While data governance may not be quite as exciting as data visualization, it is essential in order to maintain and leverage one of your association’s most valuable assets – your data. Initiating and executing a data governance program ensures that your organization and your customers will be served at optimal levels.

The Benefits of SQL Server 2014 for Your Association

Microsoft will be releasing SQL Server 2014 on April 1st and they will do so knowing that SQL Server is the most installed database in the world.  Additionally,  the amount of data being collected worldwide and waiting to be processed (or currently being processed) is growing tenfold every five years.  With such an enormous installation base, it is only a matter of time until customers adopt this version of SQL Server and take advantage of two of the most important new features targeted at addressing the massive amounts of data. SQL Server 14 for Associations
All database developers have at some point come across a table (or a set of tables) so large that it requires waiting for data to load over an uncomfortably-long period of time. Unfortunately sometimes the user experience is even worse.  However, Microsoft has improved query performance by implementing an “In-Memory Columnstore.”  Here are some highlights of how your association can benefit from this feature:

  • It reduces the amount of data that needs to be processed. This is thanks to the new ability to look at specific columns, instead of using the traditional method which only allowed you to look at data by rows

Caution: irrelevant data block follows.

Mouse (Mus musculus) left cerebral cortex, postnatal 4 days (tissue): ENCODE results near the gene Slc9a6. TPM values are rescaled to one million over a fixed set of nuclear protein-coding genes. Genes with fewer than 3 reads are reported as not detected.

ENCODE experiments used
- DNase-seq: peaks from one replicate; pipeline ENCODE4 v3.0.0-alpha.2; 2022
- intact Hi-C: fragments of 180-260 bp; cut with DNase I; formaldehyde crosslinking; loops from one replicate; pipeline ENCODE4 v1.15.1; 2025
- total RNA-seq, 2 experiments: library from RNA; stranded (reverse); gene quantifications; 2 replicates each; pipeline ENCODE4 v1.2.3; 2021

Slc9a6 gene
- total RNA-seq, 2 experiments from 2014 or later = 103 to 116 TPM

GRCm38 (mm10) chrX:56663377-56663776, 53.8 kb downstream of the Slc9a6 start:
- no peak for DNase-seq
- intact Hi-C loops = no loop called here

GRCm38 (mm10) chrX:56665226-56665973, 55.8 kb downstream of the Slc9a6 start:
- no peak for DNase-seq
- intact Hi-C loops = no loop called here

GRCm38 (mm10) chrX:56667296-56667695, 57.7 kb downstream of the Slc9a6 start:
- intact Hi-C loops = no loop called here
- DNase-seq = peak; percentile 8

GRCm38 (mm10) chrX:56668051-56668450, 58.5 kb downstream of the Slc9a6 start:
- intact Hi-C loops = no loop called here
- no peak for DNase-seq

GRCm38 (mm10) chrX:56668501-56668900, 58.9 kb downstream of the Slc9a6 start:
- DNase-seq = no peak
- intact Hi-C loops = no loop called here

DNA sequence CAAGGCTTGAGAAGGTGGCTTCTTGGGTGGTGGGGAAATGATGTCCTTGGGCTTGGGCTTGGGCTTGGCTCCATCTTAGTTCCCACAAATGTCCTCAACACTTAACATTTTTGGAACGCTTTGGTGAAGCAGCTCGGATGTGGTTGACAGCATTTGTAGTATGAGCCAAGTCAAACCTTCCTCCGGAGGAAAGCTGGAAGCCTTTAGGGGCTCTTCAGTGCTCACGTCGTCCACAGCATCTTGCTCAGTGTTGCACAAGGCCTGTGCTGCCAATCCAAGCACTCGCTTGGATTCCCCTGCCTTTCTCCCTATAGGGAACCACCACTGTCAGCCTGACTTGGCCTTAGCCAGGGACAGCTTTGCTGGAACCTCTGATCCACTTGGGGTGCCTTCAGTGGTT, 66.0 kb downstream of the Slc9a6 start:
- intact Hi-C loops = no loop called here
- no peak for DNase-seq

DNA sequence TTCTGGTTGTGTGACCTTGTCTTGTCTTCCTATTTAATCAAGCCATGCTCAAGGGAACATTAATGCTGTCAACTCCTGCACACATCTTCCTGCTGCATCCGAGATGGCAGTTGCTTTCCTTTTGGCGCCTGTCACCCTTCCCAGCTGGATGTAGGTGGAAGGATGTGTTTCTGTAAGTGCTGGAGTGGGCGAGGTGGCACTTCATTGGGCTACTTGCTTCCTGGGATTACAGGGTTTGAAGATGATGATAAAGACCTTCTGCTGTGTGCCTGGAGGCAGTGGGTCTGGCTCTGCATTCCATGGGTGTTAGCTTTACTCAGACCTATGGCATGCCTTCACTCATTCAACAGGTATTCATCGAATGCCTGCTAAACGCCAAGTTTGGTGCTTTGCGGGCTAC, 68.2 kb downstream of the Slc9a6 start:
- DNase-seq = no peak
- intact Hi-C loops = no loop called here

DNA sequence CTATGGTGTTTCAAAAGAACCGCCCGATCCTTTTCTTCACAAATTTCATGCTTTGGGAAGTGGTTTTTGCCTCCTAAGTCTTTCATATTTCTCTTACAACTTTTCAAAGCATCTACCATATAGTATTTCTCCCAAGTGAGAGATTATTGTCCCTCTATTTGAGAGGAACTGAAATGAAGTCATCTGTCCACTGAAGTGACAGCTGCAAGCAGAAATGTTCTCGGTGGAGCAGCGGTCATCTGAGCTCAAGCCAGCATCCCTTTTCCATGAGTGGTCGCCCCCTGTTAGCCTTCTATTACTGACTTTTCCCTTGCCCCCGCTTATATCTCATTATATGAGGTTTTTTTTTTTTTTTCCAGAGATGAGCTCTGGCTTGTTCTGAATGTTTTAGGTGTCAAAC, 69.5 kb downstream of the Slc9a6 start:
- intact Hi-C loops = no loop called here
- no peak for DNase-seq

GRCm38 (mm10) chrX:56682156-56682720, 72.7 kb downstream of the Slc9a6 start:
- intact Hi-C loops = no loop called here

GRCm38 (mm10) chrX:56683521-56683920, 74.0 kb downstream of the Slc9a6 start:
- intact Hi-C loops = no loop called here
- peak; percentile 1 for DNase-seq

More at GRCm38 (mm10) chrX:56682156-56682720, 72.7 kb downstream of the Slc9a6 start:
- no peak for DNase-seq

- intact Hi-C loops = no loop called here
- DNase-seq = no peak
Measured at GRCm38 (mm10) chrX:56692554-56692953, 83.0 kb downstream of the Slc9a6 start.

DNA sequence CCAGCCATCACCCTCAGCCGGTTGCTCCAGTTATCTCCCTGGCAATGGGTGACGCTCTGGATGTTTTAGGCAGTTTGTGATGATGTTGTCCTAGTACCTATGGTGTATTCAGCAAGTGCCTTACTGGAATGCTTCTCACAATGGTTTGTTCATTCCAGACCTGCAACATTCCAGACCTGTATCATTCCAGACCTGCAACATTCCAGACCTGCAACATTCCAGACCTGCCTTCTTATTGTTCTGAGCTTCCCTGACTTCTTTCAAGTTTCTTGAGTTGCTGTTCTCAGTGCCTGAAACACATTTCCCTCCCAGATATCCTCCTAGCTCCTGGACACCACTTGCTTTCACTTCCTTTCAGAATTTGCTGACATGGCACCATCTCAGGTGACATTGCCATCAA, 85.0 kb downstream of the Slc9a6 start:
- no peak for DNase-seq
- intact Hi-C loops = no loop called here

• It puts the data into memory – which is faster
  • Data is compressed up to 10 times and can also be indexed when stored in the Columnstore
  • Example: “By using In-Memory Columnstore, we were able to extract 100 million records in 2 or 3 seconds versus the 30 minutes required previously.”   – Bank of Nagoya

Hybrid Platform:
Database availability and scaling are critical to association professionals accessing data on the go and managing the daily increase of data storage requirements. The convergence of on premise installation and the cloud-enabled features of SQL Server 2014, such as cloud backup and cloud disaster recovery create a new hybrid platform configuration. This hybrid platform is designed to reduce costs, improve business continuity and simplify your recovery plan. If you decide to completely move to the cloud, there is a cloud migration wizard to transfer your entire SQL Server to the Microsoft Azure cloud.
It will be extremely interesting to see if the adoption of this version of SQL Server will shift the current cloud implementation trend dramatically.  For cloud providers, the new Columstore feature should help them provide faster data access, which will allow premise-based implementations to benefit.  Install, query, benchmark and share your results!